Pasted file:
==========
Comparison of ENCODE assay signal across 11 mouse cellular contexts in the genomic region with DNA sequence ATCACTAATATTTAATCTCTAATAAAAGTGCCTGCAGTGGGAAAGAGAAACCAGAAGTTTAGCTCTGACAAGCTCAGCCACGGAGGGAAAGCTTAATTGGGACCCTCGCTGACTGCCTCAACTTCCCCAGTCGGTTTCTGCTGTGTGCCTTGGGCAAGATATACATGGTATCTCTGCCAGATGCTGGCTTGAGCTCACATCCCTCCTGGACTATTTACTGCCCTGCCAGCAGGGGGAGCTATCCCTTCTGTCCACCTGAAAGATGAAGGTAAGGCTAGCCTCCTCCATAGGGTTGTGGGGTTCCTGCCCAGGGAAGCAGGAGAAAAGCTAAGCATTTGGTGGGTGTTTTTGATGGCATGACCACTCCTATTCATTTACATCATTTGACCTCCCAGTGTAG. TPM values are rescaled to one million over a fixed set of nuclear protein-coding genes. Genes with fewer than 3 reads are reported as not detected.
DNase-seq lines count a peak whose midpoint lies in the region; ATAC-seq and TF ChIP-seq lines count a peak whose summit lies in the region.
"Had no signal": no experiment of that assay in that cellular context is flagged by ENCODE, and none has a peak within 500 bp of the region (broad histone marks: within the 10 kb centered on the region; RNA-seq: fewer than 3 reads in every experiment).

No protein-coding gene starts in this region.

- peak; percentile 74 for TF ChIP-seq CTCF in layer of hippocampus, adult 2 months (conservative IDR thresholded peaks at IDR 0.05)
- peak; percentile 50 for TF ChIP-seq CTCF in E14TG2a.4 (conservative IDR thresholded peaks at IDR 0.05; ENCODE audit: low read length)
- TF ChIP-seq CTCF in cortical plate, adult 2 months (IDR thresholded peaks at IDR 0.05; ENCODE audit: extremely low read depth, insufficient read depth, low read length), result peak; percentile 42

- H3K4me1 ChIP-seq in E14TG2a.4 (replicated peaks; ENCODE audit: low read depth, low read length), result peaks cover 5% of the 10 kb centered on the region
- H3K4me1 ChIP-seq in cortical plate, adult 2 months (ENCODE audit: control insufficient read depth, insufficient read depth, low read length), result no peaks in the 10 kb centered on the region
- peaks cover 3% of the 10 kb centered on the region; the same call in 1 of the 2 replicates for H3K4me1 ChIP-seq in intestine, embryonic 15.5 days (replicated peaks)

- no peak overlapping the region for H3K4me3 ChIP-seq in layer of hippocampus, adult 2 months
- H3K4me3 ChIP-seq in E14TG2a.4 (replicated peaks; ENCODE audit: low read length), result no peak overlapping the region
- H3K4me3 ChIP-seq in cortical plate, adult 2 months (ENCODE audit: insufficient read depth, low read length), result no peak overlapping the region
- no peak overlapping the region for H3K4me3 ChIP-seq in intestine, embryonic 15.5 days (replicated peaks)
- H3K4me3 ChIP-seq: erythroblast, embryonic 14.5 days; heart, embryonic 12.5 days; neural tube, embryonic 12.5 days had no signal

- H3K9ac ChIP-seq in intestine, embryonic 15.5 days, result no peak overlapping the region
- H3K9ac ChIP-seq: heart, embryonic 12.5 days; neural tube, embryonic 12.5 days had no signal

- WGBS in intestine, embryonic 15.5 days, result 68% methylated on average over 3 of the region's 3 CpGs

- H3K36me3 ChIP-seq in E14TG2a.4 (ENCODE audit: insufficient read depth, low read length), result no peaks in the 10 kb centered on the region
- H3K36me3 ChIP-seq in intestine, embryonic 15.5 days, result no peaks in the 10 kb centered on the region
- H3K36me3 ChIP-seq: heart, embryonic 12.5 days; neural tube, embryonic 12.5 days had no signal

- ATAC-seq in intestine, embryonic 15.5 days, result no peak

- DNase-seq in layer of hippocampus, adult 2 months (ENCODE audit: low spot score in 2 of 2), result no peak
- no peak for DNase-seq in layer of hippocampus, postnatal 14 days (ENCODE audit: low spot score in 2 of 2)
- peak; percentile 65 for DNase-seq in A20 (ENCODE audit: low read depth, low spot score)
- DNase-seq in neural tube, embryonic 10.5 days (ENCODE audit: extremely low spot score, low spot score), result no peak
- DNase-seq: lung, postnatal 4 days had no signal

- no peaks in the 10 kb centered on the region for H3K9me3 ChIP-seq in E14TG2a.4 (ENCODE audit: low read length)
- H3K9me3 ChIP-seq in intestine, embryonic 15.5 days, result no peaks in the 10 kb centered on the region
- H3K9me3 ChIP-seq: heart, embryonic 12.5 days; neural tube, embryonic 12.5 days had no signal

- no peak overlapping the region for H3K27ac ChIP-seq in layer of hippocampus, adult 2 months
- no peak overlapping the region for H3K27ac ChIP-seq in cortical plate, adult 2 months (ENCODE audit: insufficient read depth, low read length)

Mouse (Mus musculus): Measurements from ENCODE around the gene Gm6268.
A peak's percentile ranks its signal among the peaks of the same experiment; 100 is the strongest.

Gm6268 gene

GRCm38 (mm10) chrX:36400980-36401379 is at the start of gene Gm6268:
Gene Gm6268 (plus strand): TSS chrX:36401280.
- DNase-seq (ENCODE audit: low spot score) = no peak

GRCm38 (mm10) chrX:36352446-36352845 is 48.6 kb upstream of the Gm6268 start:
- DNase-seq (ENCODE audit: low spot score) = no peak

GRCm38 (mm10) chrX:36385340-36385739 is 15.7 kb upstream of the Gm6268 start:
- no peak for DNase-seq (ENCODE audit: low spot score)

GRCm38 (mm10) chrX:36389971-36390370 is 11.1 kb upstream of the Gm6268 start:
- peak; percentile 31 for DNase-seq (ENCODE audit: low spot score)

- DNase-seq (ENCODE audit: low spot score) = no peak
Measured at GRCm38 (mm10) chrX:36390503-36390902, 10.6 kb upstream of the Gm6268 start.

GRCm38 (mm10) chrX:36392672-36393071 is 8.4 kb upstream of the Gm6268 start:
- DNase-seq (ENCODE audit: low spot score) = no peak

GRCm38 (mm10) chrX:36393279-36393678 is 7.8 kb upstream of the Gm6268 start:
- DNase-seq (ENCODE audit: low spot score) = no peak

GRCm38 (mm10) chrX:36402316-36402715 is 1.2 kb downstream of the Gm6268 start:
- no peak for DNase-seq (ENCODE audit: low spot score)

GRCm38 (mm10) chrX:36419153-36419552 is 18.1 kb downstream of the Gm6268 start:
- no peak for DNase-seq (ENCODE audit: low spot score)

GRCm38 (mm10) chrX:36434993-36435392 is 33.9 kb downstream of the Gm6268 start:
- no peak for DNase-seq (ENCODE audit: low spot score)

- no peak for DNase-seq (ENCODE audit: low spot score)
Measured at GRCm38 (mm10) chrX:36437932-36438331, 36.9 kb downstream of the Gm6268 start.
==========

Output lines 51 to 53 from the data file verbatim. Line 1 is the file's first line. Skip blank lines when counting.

GRCm38 (mm10) chrX:36402316-36402715 is 1.2 kb downstream of the Gm6268 start:
- no peak for DNase-seq (ENCODE audit: low spot score)

GRCm38 (mm10) chrX:36419153-36419552 is 18.1 kb downstream of the Gm6268 start: